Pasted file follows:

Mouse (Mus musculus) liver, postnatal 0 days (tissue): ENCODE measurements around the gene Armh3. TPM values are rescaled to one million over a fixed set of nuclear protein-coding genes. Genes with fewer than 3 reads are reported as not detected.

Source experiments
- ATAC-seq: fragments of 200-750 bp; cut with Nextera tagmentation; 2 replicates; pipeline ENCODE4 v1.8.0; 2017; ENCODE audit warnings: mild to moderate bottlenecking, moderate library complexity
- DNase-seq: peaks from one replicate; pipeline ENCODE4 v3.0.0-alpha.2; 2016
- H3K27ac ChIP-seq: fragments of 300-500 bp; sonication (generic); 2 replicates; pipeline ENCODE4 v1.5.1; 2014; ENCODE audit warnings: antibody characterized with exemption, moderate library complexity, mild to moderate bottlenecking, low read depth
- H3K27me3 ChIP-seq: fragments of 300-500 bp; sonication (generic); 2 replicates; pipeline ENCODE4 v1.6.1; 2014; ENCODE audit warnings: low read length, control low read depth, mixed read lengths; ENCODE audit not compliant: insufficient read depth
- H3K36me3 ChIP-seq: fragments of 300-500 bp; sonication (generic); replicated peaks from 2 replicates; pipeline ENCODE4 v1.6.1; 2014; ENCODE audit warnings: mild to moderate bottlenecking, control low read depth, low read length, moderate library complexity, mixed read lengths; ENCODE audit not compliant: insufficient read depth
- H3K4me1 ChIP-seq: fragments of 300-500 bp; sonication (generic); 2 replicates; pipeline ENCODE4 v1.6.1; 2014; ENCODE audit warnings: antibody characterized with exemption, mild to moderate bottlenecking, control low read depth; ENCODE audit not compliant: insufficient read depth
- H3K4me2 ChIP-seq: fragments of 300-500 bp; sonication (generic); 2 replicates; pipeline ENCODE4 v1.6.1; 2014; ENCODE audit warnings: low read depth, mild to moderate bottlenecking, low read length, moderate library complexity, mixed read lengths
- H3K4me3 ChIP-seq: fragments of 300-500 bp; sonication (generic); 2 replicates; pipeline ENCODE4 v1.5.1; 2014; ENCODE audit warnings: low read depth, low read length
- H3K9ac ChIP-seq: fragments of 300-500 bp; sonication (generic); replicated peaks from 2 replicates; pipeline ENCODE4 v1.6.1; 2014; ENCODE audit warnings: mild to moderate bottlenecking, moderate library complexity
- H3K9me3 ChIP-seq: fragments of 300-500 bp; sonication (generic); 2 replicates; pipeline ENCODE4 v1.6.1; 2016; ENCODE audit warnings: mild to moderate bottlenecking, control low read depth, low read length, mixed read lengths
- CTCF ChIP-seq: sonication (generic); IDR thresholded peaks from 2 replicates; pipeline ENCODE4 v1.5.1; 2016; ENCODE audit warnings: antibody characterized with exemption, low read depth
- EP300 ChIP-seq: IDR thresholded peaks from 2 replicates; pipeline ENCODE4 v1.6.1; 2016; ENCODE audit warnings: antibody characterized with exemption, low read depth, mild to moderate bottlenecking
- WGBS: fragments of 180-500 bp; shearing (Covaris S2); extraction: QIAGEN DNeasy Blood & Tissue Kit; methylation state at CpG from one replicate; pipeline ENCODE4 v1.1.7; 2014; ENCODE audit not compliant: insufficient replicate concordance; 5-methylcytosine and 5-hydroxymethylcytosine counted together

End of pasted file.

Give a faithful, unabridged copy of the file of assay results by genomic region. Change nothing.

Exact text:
Mouse (Mus musculus) liver, postnatal 0 days (tissue): ENCODE measurements around the gene Armh3. TPM values are rescaled to one million over a fixed set of nuclear protein-coding genes. Genes with fewer than 3 reads are reported as not detected.

Source experiments
- ATAC-seq: fragments of 200-750 bp; cut with Nextera tagmentation; 2 replicates; pipeline ENCODE4 v1.8.0; 2017; ENCODE audit warnings: mild to moderate bottlenecking, moderate library complexity
- DNase-seq: peaks from one replicate; pipeline ENCODE4 v3.0.0-alpha.2; 2016
- H3K27ac ChIP-seq: fragments of 300-500 bp; sonication (generic); 2 replicates; pipeline ENCODE4 v1.5.1; 2014; ENCODE audit warnings: antibody characterized with exemption, moderate library complexity, mild to moderate bottlenecking, low read depth
- H3K27me3 ChIP-seq: fragments of 300-500 bp; sonication (generic); 2 replicates; pipeline ENCODE4 v1.6.1; 2014; ENCODE audit warnings: low read length, control low read depth, mixed read lengths; ENCODE audit not compliant: insufficient read depth
- H3K36me3 ChIP-seq: fragments of 300-500 bp; sonication (generic); replicated peaks from 2 replicates; pipeline ENCODE4 v1.6.1; 2014; ENCODE audit warnings: mild to moderate bottlenecking, control low read depth, low read length, moderate library complexity, mixed read lengths; ENCODE audit not compliant: insufficient read depth
- H3K4me1 ChIP-seq: fragments of 300-500 bp; sonication (generic); 2 replicates; pipeline ENCODE4 v1.6.1; 2014; ENCODE audit warnings: antibody characterized with exemption, mild to moderate bottlenecking, control low read depth; ENCODE audit not compliant: insufficient read depth
- H3K4me2 ChIP-seq: fragments of 300-500 bp; sonication (generic); 2 replicates; pipeline ENCODE4 v1.6.1; 2014; ENCODE audit warnings: low read depth, mild to moderate bottlenecking, low read length, moderate library complexity, mixed read lengths
- H3K4me3 ChIP-seq: fragments of 300-500 bp; sonication (generic); 2 replicates; pipeline ENCODE4 v1.5.1; 2014; ENCODE audit warnings: low read depth, low read length
- H3K9ac ChIP-seq: fragments of 300-500 bp; sonication (generic); replicated peaks from 2 replicates; pipeline ENCODE4 v1.6.1; 2014; ENCODE audit warnings: mild to moderate bottlenecking, moderate library complexity
- H3K9me3 ChIP-seq: fragments of 300-500 bp; sonication (generic); 2 replicates; pipeline ENCODE4 v1.6.1; 2016; ENCODE audit warnings: mild to moderate bottlenecking, control low read depth, low read length, mixed read lengths
- CTCF ChIP-seq: sonication (generic); IDR thresholded peaks from 2 replicates; pipeline ENCODE4 v1.5.1; 2016; ENCODE audit warnings: antibody characterized with exemption, low read depth
- EP300 ChIP-seq: IDR thresholded peaks from 2 replicates; pipeline ENCODE4 v1.6.1; 2016; ENCODE audit warnings: antibody characterized with exemption, low read depth, mild to moderate bottlenecking
- WGBS: fragments of 180-500 bp; shearing (Covaris S2); extraction: QIAGEN DNeasy Blood & Tissue Kit; methylation state at CpG from one replicate; pipeline ENCODE4 v1.1.7; 2014; ENCODE audit not compliant: insufficient replicate concordance; 5-methylcytosine and 5-hydroxymethylcytosine counted together